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Re: Velociraptor scavenged azhdarchid pterosaur

On Mar 4, 2012, at 12:45 PM, Denver Fowler wrote:
>> Birds of prey will fairly commonly take prey that are subequal in size to 
>> themselves (which would be the case with a 13kg Velociraptor vs a 9kg 
>> pterosaur). Peregrines take a lot of pigeons, hawks take rabbits; 
>> accipitrines take all manner of large birds their own size, or sometimes 
>> slightly larger. Flight has little influence on the hawks and accipitrines 
>> as they take prey on the ground, and other than being typically rather 
>> surprised have plenty of fight left in them. If you take "large" prey 
>> (subequal size to the predator; that cannot be contained within the foot), 
>> the issue is how do you immobilize an animal that might retaliate? 

Mike Habib replied:
>I was expecting that birds of prey would get mention in the discussion.  Yes, 
>birds of prey do take large prey items.  However, I assert that your 
>supposition regarding the unimportance of flight in this regard is mistaken.  
>Most birds of prey do take prey on the ground, but that hardly removes the 
>importance of flight.  The ability to fly removes a huge component of the risk 
>in attacking large prey.  A bird of prey has a very high probability of escape 
>if the initial attack does not subdue the prey item as expected.  The critical 
>detail here is not what happens when the attack is successful, but what 
>happens when it fails.  Most attacks on large prey fail, but those failures 
>likely carry relatively low risk if the predator can fly and the prey item 

Generally speaking, the predator seems more at risk if prey capture is 
successful than if it is not. Most prey do not seem to want to stand and fight, 
preferring to run (or fly) away. If the prey is somehow unable to escape then 
it may fight, and this is when effective immobilisation is crucial. Falcons can 
stun prey somewhat, if they stoop it from the sky. In hawks, flight does not 
afford any real advantage to the immobilisation process, other than the element 
of surprise. Well, other than stability flapping maybe. I don't think the 
predator needs to wo
 own escape rather than standing there looking a bit embarrassed after a failed 

Relative prey-predator posture is important. It's pretty cool how hawks have 
learned to place a foot on a prey item's head, to stop that method of 
retaliation; usually when dealing with "large" mammals. With large bird prey 
(where pinning by bodyweight is a more 50:50 affair), the predators always seem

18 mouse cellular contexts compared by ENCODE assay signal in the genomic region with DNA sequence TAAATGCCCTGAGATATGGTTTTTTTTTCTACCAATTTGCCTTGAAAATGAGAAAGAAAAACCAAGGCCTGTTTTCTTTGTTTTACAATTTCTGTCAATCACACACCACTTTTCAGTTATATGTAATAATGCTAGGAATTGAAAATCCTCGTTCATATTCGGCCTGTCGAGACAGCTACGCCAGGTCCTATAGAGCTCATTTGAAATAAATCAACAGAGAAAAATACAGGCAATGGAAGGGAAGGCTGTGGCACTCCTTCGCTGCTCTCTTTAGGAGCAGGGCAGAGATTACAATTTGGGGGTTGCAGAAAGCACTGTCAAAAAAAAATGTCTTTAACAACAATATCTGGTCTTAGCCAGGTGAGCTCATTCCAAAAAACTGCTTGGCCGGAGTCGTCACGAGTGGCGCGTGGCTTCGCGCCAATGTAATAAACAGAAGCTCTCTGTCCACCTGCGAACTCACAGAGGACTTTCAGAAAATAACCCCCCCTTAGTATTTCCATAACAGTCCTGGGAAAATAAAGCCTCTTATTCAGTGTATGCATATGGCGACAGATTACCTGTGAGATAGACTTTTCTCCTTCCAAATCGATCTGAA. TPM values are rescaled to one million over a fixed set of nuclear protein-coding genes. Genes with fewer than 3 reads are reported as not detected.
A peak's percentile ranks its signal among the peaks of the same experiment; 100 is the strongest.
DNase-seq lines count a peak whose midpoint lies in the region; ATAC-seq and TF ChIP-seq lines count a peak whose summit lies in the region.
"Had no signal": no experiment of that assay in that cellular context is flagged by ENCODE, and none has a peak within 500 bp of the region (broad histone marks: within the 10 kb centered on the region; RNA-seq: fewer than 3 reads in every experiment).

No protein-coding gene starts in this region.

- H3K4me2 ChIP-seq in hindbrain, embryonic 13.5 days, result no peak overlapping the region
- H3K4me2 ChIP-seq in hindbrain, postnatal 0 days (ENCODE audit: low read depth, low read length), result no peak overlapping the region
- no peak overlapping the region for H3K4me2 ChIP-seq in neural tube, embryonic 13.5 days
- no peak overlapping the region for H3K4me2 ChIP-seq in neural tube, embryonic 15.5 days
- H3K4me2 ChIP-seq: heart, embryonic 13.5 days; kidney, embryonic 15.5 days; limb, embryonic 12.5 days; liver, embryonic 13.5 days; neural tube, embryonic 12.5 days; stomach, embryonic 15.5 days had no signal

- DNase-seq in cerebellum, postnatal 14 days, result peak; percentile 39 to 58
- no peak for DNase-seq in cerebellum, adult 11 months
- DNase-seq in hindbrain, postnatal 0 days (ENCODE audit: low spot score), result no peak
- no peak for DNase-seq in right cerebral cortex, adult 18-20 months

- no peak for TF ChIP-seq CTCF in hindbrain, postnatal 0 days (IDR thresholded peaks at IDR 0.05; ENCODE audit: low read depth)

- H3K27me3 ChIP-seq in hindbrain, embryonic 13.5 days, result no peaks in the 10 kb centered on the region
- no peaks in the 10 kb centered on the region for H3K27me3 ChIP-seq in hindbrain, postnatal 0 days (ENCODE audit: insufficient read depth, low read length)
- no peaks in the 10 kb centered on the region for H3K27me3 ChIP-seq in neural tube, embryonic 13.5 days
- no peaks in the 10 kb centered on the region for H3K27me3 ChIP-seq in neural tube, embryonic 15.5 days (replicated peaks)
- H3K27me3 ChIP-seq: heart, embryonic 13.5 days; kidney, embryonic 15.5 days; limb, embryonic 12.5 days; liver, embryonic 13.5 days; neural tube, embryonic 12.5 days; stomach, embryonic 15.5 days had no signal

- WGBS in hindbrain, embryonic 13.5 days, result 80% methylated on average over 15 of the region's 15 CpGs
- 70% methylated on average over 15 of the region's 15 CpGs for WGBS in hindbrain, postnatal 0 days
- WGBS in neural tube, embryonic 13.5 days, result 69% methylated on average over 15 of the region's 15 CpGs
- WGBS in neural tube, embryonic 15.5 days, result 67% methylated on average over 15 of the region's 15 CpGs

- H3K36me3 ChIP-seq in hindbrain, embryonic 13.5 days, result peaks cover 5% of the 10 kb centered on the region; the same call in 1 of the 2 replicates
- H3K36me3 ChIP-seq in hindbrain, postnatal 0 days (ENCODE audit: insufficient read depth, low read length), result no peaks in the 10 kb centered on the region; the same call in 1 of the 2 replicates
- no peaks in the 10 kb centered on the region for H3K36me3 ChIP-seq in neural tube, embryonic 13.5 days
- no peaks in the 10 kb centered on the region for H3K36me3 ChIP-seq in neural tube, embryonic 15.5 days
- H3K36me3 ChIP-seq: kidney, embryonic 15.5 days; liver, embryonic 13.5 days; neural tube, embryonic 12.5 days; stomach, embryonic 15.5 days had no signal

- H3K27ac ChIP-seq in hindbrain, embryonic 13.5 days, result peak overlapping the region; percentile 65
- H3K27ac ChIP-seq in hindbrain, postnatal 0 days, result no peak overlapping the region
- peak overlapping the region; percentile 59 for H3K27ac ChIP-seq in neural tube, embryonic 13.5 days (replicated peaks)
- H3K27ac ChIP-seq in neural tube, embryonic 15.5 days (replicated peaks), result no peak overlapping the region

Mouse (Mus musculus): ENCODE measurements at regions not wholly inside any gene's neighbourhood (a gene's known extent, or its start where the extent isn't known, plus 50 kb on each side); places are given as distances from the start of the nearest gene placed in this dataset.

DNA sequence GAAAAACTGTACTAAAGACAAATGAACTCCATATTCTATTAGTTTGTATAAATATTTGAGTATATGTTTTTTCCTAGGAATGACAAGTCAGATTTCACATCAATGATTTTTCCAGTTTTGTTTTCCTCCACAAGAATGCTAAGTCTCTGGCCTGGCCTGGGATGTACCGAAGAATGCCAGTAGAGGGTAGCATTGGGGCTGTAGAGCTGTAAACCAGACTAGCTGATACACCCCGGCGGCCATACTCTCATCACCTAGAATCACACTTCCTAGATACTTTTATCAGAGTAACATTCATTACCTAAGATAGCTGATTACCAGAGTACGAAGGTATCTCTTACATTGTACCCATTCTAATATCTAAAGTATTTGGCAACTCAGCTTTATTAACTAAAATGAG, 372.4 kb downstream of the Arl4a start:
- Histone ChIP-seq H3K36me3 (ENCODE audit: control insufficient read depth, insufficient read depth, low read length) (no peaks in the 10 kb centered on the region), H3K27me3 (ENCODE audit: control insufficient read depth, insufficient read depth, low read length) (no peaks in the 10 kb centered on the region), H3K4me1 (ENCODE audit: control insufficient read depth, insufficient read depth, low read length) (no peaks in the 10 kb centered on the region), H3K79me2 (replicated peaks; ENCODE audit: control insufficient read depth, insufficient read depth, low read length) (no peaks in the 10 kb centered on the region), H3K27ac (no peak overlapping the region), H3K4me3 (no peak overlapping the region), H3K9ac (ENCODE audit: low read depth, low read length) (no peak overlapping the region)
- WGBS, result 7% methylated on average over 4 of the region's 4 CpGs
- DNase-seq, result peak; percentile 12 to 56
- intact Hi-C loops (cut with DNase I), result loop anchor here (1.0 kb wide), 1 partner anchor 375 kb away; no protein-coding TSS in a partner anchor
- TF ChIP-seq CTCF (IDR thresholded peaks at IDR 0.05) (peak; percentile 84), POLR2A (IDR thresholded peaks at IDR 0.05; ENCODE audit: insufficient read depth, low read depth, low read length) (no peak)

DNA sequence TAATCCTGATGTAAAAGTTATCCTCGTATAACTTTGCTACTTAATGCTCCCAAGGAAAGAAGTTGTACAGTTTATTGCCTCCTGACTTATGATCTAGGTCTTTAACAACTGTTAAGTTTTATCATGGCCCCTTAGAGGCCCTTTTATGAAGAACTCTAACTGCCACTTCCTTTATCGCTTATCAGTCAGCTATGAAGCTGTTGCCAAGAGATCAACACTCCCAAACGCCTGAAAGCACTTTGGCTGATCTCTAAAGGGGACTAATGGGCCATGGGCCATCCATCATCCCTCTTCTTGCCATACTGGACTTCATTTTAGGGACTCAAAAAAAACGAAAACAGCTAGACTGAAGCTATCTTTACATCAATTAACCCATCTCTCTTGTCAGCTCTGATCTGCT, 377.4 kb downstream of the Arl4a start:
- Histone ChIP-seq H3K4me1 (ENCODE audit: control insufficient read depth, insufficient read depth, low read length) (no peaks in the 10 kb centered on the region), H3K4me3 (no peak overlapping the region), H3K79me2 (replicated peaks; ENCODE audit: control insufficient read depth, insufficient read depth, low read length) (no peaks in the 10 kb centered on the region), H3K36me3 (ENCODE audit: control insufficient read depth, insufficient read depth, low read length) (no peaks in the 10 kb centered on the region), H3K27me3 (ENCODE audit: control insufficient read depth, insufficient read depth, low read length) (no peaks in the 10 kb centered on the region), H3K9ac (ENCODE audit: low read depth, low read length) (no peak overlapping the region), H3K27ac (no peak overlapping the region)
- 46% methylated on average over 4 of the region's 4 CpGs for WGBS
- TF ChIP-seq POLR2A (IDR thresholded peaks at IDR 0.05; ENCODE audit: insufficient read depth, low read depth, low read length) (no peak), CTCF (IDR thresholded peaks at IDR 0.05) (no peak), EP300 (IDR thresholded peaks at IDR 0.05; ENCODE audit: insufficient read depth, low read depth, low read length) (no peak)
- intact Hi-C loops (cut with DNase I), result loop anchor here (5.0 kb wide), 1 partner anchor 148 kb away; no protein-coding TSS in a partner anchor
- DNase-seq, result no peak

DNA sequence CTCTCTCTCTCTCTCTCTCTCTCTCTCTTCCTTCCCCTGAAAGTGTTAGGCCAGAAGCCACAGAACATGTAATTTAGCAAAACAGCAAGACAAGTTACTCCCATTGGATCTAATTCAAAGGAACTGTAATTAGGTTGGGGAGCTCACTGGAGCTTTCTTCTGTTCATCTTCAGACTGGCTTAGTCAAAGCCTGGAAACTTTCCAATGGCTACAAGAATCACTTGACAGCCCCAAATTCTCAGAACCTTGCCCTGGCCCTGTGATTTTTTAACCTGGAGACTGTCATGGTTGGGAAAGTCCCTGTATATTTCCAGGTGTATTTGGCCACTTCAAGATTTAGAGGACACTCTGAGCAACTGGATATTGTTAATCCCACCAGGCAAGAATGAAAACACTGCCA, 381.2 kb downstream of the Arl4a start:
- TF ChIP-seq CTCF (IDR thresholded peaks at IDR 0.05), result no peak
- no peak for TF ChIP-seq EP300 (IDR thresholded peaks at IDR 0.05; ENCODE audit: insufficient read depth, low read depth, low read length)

to get into the position where they are standing atop the victim (almost a 
mating position), with the feet placed between the victims wings. this limits 
the ability of the prey to attack, but I think it also minimizes the prey's 
wings from getting in the way  as the predator is positioned between the 
maximum extent of the upstroke (may also explain mantling; see our 2009 paper). 
This position is also the safest place to avoid attacks from the prey's head 
while giving access to the prey's own neck and back. Contrast this with the 
hyper-dangerous strategy of throat attacks by big cats (where the predator is 
very close to being trampled), or potentially
 attacking organs through the belly: this would kill a prey item more quickly 
but subject the predator to the full capability of the forelimbs, hindlimbs, 
and head. Safer instead to bite down through the back, even if it is mostly 

>In any case, your point is well taken, but the RPR behavior is applicable (as 
>you noted above) to any prey that cannot be easily contained within the foot.  
>So even in a case were the prey was, for example, 20-25% of the mass of the 
>predator it would count as "large", and your model would be potentially 
>applicable.  I am not necessarily arguing that dromaeosaurids did not eat 
>larger prey than average, only that a specimen of a Velociraptor preserved in 
>the midst of having the snot beaten out of it by a Protoceratops that probably 
>greatly outweighed it in life should not be taken to mean that dromaeosaurids 
>routinely attacked prey substantially larger than themselves.  Suggesting that 
>a RPR strategy might have allowed predation on animals 50% of the predator's 
>mass does not stretch incredulity in the same manner as the assertion that 
>mid-sized theropods went around beating down sauropods or that dromaeosaurids 
>went berserker-style after prey 400% of
 their own mass or more.

I agree completely, but it is worth bearing in mind that the "prey riding" 
observed in various hawks is a viable (and real) behaviour by which a 
dromaeosaur could subdue substantially larger prey.

Denver Fowler